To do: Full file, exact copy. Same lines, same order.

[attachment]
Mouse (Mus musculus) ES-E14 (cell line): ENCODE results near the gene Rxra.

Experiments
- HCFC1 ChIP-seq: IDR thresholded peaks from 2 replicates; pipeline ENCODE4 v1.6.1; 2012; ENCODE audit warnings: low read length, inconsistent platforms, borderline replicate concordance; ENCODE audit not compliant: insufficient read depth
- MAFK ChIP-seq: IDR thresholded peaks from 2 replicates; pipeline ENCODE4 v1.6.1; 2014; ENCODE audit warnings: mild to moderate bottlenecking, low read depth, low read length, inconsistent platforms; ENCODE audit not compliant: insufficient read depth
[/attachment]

Mouse (Mus musculus) ES-E14 (cell line): ENCODE results near the gene Rxra.

Experiments
- HCFC1 ChIP-seq: IDR thresholded peaks from 2 replicates; pipeline ENCODE4 v1.6.1; 2012; ENCODE audit warnings: low read length, inconsistent platforms, borderline replicate concordance; ENCODE audit not compliant: insufficient read depth
- MAFK ChIP-seq: IDR thresholded peaks from 2 replicates; pipeline ENCODE4 v1.6.1; 2014; ENCODE audit warnings: mild to moderate bottlenecking, low read depth, low read length, inconsistent platforms; ENCODE audit not compliant: insufficient read depth